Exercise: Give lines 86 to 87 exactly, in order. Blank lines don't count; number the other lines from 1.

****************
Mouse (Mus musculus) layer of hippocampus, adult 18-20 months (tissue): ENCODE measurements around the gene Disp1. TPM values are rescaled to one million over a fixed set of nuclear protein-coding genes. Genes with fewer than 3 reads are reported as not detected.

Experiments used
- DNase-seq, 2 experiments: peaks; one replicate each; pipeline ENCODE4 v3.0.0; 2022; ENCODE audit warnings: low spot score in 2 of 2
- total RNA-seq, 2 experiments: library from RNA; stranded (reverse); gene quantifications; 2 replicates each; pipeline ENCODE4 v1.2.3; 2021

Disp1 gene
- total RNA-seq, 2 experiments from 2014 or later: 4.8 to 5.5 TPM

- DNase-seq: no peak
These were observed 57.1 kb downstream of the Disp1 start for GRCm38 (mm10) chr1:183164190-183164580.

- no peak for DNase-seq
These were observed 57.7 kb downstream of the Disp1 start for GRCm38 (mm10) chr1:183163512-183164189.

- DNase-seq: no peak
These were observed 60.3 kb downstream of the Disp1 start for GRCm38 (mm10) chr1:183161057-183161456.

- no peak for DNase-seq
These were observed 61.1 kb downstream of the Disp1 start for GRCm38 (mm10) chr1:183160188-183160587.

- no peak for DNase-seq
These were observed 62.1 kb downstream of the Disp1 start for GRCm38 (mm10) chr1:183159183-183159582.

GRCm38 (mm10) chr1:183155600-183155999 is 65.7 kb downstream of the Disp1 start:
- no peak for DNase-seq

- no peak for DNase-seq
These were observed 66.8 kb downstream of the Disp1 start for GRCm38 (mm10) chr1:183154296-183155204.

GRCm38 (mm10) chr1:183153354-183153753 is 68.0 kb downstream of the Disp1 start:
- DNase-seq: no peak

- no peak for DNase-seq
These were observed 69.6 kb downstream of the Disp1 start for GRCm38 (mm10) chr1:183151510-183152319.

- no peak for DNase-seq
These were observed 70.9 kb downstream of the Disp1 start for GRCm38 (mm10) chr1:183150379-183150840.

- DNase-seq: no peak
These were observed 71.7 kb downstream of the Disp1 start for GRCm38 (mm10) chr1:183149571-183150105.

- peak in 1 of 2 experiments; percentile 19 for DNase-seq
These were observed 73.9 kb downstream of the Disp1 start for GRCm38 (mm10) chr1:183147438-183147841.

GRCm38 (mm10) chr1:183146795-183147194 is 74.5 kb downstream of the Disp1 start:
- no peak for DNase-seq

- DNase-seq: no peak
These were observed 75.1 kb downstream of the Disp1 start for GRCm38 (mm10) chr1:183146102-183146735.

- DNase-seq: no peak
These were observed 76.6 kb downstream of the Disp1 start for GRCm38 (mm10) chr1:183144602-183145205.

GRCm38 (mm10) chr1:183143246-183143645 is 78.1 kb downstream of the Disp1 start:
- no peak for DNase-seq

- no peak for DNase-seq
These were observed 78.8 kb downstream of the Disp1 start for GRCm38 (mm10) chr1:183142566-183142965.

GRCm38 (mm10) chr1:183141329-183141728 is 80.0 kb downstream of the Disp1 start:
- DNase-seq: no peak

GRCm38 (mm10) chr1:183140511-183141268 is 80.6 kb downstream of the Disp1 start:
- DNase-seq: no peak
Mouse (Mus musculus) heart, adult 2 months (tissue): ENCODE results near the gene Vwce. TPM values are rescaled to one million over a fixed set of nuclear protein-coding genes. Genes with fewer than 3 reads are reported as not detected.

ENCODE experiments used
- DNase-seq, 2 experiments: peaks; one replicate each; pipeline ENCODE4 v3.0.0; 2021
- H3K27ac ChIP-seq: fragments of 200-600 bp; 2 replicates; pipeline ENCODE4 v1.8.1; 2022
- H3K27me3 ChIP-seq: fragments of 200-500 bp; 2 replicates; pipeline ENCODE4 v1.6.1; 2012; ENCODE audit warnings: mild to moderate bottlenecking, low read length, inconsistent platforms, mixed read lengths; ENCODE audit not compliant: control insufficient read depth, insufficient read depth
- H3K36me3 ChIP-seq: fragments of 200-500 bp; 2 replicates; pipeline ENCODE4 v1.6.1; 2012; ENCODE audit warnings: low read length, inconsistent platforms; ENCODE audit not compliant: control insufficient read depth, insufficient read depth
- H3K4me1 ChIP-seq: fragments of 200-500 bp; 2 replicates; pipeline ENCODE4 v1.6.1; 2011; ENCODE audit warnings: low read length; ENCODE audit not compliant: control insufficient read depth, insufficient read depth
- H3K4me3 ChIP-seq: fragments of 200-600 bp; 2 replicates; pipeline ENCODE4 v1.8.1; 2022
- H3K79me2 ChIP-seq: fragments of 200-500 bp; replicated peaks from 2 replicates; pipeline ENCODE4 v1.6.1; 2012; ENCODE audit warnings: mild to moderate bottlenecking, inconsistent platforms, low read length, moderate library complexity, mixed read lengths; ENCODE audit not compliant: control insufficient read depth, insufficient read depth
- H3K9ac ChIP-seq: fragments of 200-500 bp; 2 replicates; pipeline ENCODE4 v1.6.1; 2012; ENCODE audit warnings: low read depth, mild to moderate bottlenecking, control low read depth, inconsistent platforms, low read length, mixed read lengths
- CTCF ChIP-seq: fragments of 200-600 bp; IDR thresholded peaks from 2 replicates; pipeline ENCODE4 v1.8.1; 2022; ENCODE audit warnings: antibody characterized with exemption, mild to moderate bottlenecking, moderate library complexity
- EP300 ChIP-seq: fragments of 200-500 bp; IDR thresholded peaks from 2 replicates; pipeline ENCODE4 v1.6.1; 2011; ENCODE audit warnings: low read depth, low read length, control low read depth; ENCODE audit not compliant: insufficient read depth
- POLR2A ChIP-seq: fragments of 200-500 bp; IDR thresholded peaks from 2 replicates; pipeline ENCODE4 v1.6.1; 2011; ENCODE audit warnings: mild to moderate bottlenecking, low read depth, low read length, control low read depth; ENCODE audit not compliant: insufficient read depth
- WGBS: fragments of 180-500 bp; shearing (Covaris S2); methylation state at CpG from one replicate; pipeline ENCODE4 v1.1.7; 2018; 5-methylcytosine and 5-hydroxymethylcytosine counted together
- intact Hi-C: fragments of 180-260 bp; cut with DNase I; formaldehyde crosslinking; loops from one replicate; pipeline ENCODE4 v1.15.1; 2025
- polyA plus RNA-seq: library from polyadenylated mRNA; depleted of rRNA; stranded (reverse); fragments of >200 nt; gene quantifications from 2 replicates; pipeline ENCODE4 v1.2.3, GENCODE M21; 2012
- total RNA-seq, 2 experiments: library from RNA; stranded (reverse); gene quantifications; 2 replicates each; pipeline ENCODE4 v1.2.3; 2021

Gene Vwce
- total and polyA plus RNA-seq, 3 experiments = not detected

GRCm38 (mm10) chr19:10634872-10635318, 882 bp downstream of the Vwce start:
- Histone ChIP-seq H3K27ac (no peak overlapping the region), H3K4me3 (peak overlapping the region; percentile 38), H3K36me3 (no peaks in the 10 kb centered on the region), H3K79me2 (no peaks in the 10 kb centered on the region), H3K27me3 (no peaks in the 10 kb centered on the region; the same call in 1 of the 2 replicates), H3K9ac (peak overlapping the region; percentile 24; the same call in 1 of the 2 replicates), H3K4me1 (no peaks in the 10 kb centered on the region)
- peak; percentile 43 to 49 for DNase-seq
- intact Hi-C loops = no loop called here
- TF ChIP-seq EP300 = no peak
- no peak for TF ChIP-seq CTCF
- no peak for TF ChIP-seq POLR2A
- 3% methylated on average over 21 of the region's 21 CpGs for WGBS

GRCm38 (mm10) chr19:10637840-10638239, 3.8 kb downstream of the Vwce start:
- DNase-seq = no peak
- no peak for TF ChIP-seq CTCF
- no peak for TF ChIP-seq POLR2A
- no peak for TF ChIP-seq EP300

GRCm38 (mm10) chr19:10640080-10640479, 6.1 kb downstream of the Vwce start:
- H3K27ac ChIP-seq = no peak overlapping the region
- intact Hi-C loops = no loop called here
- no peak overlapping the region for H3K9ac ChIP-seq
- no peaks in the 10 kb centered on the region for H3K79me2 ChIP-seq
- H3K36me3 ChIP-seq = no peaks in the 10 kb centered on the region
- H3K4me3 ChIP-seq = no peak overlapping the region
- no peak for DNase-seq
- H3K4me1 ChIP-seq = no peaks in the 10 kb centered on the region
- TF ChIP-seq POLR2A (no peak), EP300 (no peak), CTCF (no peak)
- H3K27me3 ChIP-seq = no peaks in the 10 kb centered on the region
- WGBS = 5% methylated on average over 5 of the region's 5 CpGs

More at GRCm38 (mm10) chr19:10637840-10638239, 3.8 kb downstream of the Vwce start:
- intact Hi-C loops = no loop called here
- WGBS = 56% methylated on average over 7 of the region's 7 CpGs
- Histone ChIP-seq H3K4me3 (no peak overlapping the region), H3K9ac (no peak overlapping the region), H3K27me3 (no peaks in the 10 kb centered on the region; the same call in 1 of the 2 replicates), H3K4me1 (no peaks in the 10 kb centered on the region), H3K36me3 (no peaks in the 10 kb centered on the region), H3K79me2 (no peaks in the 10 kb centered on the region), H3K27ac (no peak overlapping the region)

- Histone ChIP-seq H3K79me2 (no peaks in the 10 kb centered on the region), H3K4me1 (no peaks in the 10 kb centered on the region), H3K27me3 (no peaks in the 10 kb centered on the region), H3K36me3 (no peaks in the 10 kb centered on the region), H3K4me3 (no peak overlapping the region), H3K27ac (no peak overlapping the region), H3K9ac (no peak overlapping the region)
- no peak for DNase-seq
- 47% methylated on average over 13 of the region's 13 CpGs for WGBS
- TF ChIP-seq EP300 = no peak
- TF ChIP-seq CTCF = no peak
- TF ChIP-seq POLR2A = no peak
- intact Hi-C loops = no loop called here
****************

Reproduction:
- TF ChIP-seq POLR2A (no peak), EP300 (no peak), CTCF (no peak)
- H3K27me3 ChIP-seq = no peaks in the 10 kb centered on the region